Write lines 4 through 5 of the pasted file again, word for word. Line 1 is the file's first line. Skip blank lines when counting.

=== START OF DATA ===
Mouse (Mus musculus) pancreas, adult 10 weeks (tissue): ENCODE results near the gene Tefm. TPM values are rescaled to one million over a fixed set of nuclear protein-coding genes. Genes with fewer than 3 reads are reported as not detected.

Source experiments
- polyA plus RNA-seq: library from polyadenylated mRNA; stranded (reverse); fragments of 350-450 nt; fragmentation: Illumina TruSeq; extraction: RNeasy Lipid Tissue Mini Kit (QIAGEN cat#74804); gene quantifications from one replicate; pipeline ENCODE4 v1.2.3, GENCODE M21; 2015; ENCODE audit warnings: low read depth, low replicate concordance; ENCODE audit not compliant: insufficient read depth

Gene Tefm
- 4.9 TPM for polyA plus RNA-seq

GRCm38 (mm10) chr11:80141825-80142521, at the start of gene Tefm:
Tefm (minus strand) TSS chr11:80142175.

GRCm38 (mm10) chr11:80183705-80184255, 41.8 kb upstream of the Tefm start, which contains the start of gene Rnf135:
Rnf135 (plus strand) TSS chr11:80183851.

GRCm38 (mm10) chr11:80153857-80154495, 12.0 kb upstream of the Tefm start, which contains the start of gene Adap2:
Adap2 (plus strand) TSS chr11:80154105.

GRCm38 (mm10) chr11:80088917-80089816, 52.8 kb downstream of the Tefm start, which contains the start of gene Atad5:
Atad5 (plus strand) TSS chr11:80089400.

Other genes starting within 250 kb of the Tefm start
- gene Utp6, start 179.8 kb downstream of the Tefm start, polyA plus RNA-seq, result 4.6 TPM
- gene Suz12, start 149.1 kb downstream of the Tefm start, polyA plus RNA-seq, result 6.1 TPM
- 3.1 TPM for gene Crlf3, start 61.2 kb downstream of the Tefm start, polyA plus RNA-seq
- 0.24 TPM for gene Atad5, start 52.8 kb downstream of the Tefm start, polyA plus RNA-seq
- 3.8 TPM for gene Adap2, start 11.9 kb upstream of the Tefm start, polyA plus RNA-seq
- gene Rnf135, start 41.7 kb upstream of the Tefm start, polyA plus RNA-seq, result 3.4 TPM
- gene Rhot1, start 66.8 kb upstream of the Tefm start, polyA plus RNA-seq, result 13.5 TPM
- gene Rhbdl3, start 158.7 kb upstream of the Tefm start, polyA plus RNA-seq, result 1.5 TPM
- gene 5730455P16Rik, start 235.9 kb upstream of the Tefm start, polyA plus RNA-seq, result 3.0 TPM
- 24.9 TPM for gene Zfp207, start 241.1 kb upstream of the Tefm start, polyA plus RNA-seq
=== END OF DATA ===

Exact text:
Gene Tefm
- 4.9 TPM for polyA plus RNA-seq